An NRC report finds that 28 percent of US nuclear power plant operators did not share information on defective parts with federal regulators. 'Confusion' over reporting rules is blamed.
Carolyn Kaster / AP
A large fraction of the nation's nuclear power plant operators – 28 percent – did not tell federal regulators about failures of defective parts that could lead to major safety problems in other reactors across the country, according to a new report Friday by the Nuclear Regulatory Commission's inspector general.
As a result, industry watchdogs say, some power plant operators may unknowingly be operating nuclear reactors with defective parts.
Under federal regulations, power plant operators are required to report certain types of part failures that could jeopardize nuclear plant safety – even if backup systems prevent any dangerous condition from occurring at the plant.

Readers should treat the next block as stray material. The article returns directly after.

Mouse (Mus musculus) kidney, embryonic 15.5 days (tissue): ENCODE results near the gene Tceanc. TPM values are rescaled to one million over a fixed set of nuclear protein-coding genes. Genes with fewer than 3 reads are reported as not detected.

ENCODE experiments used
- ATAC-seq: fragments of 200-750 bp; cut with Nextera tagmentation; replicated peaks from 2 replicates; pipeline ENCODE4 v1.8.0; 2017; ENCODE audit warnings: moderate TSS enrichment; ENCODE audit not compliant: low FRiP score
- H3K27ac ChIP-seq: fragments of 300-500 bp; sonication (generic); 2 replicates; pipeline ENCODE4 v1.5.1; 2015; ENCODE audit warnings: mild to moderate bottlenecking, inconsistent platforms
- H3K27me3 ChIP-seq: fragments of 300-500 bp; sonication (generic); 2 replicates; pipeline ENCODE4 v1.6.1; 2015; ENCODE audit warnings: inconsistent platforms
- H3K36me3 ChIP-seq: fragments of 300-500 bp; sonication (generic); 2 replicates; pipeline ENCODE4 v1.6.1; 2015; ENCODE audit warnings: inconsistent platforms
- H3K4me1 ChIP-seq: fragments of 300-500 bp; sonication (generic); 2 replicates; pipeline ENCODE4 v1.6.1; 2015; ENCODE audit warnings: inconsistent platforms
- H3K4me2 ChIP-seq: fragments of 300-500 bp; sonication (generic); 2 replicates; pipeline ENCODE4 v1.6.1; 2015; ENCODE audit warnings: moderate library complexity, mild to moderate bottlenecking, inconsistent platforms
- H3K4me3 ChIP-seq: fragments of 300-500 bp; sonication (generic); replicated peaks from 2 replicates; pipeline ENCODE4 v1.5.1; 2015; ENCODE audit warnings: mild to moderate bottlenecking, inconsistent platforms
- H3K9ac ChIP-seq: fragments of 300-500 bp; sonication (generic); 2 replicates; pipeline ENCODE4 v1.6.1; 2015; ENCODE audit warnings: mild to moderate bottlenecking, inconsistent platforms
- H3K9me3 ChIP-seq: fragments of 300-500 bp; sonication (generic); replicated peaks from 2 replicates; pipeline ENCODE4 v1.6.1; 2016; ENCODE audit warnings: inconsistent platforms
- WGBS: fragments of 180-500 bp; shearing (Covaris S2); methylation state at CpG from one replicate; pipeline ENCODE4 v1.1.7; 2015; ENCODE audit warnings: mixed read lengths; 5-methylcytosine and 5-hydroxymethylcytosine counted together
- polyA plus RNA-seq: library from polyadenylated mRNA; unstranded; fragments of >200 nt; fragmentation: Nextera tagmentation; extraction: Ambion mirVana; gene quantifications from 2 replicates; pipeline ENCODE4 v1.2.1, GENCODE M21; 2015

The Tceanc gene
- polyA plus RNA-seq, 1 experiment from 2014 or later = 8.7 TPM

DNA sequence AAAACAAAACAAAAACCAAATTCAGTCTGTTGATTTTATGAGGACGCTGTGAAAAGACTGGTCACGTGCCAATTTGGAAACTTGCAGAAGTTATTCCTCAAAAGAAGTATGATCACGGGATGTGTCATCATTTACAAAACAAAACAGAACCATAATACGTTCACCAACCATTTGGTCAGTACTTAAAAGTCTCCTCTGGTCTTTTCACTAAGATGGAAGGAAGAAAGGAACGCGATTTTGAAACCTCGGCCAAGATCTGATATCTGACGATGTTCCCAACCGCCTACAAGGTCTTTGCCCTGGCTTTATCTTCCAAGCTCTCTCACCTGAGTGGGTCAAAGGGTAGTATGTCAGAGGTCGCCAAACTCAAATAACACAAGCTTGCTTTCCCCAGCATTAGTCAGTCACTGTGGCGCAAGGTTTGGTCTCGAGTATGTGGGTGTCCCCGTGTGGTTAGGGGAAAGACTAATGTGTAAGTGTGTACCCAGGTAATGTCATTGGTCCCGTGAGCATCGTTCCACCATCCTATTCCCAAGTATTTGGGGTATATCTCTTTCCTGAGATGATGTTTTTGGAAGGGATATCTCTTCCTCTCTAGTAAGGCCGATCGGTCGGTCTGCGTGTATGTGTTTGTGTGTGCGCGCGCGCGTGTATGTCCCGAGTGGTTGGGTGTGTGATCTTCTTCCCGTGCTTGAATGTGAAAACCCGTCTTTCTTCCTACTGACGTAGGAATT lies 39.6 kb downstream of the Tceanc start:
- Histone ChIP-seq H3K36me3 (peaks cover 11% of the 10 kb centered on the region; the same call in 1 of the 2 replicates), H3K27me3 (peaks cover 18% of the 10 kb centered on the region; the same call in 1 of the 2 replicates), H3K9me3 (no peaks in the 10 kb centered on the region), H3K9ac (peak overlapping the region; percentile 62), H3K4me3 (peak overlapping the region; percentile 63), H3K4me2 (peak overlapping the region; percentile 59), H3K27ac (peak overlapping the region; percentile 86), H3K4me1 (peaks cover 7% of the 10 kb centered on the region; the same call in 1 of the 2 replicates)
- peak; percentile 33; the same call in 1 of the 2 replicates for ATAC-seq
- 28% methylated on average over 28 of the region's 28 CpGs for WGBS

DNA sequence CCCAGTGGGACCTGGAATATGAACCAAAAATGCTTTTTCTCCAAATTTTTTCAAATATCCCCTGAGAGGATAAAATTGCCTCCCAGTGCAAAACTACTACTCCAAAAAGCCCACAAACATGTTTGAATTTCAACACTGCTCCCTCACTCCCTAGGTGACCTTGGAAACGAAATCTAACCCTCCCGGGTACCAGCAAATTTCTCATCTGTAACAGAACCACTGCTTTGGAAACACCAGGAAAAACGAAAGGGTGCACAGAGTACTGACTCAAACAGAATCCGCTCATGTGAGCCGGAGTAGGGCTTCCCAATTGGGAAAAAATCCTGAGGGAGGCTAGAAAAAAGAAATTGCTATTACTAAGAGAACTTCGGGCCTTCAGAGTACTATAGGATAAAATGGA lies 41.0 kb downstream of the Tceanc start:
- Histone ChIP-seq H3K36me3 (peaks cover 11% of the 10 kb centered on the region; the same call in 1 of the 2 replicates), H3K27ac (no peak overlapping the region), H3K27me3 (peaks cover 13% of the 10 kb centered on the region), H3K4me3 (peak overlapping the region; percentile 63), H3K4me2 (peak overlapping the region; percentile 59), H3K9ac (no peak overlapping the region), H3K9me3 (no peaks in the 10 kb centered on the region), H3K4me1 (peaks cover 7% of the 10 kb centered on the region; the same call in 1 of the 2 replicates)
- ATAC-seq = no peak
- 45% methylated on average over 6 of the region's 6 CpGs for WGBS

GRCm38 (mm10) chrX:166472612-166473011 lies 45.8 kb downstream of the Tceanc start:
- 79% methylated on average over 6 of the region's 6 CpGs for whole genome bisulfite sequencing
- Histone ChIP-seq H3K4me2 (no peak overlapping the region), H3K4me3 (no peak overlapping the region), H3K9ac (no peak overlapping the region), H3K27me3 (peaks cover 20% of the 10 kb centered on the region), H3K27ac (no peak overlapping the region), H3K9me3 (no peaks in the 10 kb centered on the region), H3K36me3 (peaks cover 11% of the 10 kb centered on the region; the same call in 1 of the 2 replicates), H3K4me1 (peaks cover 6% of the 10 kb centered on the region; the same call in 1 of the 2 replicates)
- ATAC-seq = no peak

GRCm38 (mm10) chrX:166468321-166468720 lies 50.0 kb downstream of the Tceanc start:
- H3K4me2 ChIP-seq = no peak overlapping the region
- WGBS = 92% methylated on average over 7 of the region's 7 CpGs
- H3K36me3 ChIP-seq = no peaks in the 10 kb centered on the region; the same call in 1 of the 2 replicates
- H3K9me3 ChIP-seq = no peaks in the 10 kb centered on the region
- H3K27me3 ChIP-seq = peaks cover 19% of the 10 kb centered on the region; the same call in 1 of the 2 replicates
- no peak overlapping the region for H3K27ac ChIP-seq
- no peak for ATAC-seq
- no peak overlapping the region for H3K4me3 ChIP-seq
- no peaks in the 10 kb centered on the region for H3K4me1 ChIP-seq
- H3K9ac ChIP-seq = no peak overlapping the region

Such requirements were intended, in part, to help operators of the 104 US nuclear reactors send up a red flag and identify suspect parts that could trigger dangerous failures. A 1990 Government Accountability Office study found counterfeit and substandard parts were rife in the nuclear power industry, the military and other government systems.
In that old GAO study, nuclear power companies were found to have unwittingly “installed nonconforming products in, or are suspected of having received them for, about 64 percent of the 113 domestic nuclear power plants,” the GAO study found.